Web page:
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- Simon & Schuster 2008; US$ 16.00
Is there a method to our madness when it comes to shopping? Hailed by the San Francisco Chronicle as "a Sherlock Holmes for retailers," author and research company CEO Paco Underhill answers with a definitive "yes" in this witty, eye-opening report on our ever-evolving consumer culture. Why We Buy is based on hard data gleaned from thousands of... more...
- The University of North Carolina Press 2003; US$ 73.50
Exploring the history and importance of corn worldwide, Arturo Warman traces its development from a New World food of poor and despised peoples into a commodity that plays a major role in the modern global economy. The book, first published in Mexico in 1988, combines approaches from anthropology, social history, and political economy to tell the... more...
- Free Press 2008; US$ 18.00
In his bestselling The End of History and the Last Man, Francis Fukuyama argued that the end of the Cold War would also mean the beginning of a struggle for position in the rapidly emerging order of 21st-century capitalism. In Trust, a penetrating assessment of the emerging global economic order "after History," he explains the social principles... more...
- Free Press 2010; US$ 16.95
This short treatise looks at how we construct a social reality from our sense impressions; at how, for example, we construct a 'five-pound note' with all that implies in terms of value and social meaning, from the printed piece of paper we see and touch. more...
- Simon & Schuster 2010; US$ 15.00
In April 1982, ethnobotanist Wade Davis arrived in Haiti to investigate two documented cases of zombis -- people who had reappeared in Haitian society years after they had been officially declared dead and had been buried. Drawn into a netherworld of rituals and celebrations, Davis penetrated the vodoun mystique deeply enough to place zombification... more...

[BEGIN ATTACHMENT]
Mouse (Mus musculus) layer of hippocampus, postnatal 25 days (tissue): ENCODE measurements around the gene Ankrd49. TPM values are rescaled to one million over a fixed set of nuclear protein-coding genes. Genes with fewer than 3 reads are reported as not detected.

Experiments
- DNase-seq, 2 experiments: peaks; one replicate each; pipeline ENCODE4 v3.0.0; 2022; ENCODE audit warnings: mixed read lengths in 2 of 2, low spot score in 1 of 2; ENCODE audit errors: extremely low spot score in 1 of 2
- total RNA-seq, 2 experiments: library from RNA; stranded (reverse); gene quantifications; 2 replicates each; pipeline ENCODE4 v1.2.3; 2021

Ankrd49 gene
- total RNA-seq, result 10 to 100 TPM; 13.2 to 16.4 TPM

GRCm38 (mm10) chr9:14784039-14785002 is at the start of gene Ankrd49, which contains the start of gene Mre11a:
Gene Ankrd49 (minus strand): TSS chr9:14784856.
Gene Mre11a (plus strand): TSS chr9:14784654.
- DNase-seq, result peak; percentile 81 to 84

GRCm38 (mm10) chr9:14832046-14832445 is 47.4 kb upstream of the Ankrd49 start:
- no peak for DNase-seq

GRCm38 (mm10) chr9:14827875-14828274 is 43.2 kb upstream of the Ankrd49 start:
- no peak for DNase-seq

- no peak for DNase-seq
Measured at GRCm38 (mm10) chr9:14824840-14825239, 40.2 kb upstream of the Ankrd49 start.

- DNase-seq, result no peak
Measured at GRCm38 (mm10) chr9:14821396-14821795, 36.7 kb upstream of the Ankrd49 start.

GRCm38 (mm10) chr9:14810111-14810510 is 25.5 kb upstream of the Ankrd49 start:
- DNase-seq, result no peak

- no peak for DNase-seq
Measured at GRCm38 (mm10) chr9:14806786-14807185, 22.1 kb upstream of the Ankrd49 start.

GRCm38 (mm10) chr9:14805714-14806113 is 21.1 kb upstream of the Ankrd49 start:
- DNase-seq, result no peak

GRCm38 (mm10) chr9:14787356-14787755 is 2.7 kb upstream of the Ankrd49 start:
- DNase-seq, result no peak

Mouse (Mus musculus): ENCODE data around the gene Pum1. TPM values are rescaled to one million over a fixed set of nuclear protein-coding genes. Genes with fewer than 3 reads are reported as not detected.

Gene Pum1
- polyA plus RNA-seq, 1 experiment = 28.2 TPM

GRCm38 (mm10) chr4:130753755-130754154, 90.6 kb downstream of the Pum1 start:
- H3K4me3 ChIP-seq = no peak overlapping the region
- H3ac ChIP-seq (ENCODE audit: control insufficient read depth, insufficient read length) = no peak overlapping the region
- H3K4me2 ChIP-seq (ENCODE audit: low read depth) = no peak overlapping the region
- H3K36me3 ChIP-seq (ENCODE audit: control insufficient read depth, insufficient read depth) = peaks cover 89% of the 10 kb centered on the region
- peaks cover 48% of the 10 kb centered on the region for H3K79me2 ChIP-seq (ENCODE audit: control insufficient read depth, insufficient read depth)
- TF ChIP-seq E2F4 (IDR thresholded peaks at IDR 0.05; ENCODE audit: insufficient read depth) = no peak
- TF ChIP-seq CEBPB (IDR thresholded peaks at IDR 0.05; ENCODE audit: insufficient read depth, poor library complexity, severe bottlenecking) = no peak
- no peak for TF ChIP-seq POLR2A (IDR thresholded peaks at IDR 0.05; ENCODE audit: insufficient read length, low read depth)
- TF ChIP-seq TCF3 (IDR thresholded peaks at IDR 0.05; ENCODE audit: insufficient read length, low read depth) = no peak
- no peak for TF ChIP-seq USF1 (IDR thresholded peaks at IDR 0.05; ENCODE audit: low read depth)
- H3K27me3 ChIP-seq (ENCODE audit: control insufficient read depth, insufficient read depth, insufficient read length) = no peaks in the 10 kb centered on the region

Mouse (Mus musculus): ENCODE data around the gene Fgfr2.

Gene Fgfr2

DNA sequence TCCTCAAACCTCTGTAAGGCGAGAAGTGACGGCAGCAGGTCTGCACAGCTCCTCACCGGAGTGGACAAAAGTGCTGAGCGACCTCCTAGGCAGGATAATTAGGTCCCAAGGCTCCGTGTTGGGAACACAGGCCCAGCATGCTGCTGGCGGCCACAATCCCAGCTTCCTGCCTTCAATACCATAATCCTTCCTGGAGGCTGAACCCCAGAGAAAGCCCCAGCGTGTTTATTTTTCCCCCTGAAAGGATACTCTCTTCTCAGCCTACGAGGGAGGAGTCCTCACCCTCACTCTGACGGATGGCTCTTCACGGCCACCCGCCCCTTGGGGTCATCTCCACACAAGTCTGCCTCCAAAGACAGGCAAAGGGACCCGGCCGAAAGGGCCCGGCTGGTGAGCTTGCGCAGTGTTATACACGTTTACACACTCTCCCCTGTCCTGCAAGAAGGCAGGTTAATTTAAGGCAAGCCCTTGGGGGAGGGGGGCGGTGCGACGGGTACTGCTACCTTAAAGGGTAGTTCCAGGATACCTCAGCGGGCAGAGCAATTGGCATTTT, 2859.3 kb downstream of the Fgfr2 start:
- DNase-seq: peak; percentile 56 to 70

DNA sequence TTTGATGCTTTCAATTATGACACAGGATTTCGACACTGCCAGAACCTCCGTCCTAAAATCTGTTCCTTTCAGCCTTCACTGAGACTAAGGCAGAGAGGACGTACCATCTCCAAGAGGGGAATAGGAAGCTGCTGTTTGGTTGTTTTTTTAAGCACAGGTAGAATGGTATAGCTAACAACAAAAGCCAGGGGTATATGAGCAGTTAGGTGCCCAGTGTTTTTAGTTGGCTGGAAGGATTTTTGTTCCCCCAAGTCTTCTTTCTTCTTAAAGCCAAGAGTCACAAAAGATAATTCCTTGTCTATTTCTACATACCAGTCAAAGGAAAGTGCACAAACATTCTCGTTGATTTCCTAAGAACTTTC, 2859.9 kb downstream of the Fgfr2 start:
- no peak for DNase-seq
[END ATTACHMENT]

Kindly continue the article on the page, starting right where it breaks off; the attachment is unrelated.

- Ashgate Publishing Ltd 2011; US$ 44.95
This edited volume brings together leading academics to provide a revitalized 'geography of Mobilities', informed by the wider 'mobility turn' adopted across the social sciences and humanities. It makes connections between the seemingly disparate worlds of migration, transport and tourism, suggesting that each has much to learn from... more...
- Farrar, Straus and Giroux 1995; US$ 17.99
When most of us take a backward glance at the 1920s, we may think of prohibition and the jazz age, of movies stars and flappers, of Harold Lloyd and Mary Pickford, of Lindbergh and Hoover--and of Black Friday, October 29, 1929, when the plunging stock market ushered in the great depression. But the 1920s were much more. Lynn Dumenil brings a fresh... more...
- Ebury Publishing 2011; US$ 13.34
Dr Jacob Bronowksi's The Ascent of Man traces the development of human society through our understanding of science. First published in 1973 to accompany the groundbreaking BBC television series, it is considered one of the first works of 'popular science', illuminating the historical and social context of scientific development for a generation... more...
- Taylor and Francis 2012; US$ 44.95
The Olympic Games is unquestionably the greatest sporting event on earth, with television audiences measured in billions of viewers. By what process did the Olympics evolve into this multi-national phenomenon? How can an understanding of the Olympic Games help us to better understand international sport and society? And what will be the true impact... more...
- Random House 2011; US$ 14.67
Homer called it a divine substance. Plato described it as especially dear to the gods. As Mark Kurlansky so brilliantly relates here, salt has shaped civilisation from the beginning, and its story is a glittering, often surprising part of the history of mankind. Wars have been fought over salt and, while salt taxes secured empires across Europe and... more...